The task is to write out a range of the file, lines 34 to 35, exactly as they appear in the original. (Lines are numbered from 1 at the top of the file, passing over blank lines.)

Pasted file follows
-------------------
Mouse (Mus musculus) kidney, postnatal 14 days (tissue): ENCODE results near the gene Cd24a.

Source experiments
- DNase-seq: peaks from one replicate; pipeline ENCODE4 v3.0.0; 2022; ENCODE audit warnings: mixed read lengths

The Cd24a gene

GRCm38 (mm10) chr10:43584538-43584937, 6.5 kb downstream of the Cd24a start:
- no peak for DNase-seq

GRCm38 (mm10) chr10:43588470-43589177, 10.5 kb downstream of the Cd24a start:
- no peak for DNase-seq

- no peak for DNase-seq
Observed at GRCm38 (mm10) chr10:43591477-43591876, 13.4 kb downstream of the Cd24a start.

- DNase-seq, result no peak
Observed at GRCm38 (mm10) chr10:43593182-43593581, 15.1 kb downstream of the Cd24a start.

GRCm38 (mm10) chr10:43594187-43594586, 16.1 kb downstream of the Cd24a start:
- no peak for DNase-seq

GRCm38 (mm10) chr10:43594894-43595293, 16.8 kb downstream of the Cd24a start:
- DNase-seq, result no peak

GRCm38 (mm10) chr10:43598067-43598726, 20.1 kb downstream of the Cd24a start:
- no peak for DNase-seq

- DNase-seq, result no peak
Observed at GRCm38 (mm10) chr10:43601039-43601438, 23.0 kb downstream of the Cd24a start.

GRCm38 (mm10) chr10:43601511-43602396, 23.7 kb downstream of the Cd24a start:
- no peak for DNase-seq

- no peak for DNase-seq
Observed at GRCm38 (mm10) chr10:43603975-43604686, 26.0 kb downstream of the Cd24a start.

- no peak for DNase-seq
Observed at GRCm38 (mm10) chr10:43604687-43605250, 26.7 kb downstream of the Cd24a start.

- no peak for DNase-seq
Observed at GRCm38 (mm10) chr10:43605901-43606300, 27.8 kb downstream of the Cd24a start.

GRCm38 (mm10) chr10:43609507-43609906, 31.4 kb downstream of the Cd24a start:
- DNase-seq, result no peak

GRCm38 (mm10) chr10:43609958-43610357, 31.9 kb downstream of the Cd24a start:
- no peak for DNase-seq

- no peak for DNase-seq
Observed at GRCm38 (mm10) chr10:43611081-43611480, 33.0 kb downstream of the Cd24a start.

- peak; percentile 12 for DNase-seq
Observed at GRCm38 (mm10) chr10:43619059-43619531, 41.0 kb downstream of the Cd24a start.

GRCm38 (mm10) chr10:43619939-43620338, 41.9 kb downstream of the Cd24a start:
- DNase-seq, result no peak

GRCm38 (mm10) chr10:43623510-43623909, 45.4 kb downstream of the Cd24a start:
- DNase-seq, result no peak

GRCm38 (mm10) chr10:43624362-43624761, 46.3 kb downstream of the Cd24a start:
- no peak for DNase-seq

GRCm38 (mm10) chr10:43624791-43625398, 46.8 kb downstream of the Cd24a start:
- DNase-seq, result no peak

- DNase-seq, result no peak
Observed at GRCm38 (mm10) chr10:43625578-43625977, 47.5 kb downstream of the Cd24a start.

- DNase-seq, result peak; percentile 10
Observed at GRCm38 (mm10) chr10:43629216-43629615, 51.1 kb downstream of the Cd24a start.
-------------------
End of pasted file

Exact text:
Observed at GRCm38 (mm10) chr10:43611081-43611480, 33.0 kb downstream of the Cd24a start.

- peak; percentile 12 for DNase-seq